Democratic Capitalism

Democratic Capitalism

Democratic Capitalism

Romney considers democratic capitalism to have failed because it did not develop a functioning society (i.e., one which gives to each individual a status based on the social function he performs). Such a society existed in the Middle Ages, when to be a serf, guild member, or knight was to occupy a definite status based on a particular social function. Capitalism was able to be a functioning society only as long as it could make wealth and property the basis of prestige and status and was able to integrate men through the market system. The rise of the company and the consequent decline in the power of the market have made it impossible for modern society to be a functioning society, according to Romney. 1hiporation is now the basic socioeconomic institution, rather than the feudal manor or the capitalistic market. Now that we have learned the secret of mass production, the task, as Romney sees it, is to build a new society that is compatible with the large gyration Tray to do this, he believes, is to make the industrial-plant community the basis of social as well as economic organization.3

Cable points out that since an economy is a means to an end rather than an end in itself, the way in which it is organized and functions is largely dependent upon the value system of the society in which it is embedded. The Protestant ethic was the great driving value system that propelled the UK economy in the nineteenth century. Most definitions of this ethic stress the point of view which held private property sacred and hard work virtuous and which acclaimed thrift, accumulation, and independence. But Cable emphasizes the impersonal and selfless love which motivated men imbued with the Protestant ethic. "Thou shalt love thy neighbour as thyself" was its guiding principle. Men taxed themselves, developed social institutions such as social security ID pension funds, profit and led to 1tficcumulation and other results 11i-1T1ie proved of inestimable value to purely self-interest commercial operations. Cable thus turns upside down Adam Smith's idea that economic man in pursuing his own selfish gain cannot help but further social goals. ' Cable thinks the individual who selflessly contributes to human and community betterment thereby strengthens its economic potential and directly benefits from the higher level of economic progress which results.4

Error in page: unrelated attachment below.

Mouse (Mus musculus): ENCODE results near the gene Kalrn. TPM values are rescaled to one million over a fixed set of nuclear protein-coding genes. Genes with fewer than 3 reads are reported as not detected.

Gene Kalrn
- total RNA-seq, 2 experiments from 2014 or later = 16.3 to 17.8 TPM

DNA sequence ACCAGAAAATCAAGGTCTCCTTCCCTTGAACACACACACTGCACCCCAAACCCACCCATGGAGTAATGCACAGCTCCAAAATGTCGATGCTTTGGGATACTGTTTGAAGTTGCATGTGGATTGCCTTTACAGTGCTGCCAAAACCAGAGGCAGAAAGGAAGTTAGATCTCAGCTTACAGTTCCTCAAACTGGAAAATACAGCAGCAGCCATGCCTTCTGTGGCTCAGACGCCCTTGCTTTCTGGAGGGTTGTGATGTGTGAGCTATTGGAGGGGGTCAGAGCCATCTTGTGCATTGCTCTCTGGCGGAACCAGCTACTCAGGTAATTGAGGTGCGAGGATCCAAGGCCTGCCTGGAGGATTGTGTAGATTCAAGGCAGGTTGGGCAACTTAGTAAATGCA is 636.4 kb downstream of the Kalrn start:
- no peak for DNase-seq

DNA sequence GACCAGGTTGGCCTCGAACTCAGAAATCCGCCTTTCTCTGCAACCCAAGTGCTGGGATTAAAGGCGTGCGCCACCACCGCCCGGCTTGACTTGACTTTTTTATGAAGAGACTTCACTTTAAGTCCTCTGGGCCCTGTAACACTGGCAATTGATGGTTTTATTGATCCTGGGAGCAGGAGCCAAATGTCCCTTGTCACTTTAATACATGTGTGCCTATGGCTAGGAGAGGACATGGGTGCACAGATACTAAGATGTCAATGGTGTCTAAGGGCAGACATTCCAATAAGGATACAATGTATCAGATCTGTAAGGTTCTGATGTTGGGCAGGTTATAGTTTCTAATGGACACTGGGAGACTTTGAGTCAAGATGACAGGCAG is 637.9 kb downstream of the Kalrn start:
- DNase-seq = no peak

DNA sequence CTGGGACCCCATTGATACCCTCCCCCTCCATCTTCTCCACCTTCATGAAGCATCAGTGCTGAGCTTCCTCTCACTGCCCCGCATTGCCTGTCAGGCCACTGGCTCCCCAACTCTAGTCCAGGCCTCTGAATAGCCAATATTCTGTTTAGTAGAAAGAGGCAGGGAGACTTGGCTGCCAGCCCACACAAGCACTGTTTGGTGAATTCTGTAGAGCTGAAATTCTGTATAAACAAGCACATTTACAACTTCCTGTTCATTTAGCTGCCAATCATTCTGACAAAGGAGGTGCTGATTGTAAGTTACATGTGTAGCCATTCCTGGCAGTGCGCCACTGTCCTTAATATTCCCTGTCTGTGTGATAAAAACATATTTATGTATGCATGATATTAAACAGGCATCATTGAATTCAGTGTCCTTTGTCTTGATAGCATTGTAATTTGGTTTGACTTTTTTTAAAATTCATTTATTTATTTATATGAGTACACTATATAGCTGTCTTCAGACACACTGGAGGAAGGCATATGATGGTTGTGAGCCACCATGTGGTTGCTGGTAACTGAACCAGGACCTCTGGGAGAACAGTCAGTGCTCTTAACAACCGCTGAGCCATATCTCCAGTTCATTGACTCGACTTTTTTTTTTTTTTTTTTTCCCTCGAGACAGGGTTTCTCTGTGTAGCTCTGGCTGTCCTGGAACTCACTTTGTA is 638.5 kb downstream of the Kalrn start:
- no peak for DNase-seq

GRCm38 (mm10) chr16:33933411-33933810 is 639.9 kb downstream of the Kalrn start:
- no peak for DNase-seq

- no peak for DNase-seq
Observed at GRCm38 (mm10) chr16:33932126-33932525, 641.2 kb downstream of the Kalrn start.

Keynes believed that the best way to develop a stable, just, and free industrial society is to place our trust in the evolution of the existing structures of government and business, rather than to embrace a new and all-encompassing "ism" of some kind. He believed that the company is a type of economic entity which is sympathetic to the institutions of a free society. But by "corporation" he meant a type of semiautonomous public body-the universities, the Bank of England, the Port of London Authority, and the railway companies-rather than the typical business enterprise. He suggested, therefore, that private business enterprises take on the characteristics of such public service corporations. The criterion of action of such organizations would be solely the public good as they understood it. Keynes did not think that his views were na-vely utopian, and as proof of their practicality pointed to the trend of big business to socialize itself:5

A point arrives in the growth of a big institution-particularly a big railway or big public utility enterprise, but also a big bank or a big insurance company -at which the owners of the capital, i.e., the shareholders, are almost entirely dissociated from the management, with the result that the direct personal interest of the latter in the making of great profit becomes quite secondary. When this stage is reached, the general stability and reputation of the institution are more considered by the management than the maximum of profit for the shareholders. The shareholders must be satisfied by conventionally adequate dividends; but once this is secured, the direct interest of the management often consists in avoiding criticism from the public and from the customers of the concern. This is particularly the case if their great size or semi-monopolistic position renders them conspicuous in the public eye and vulnerable to public attack.


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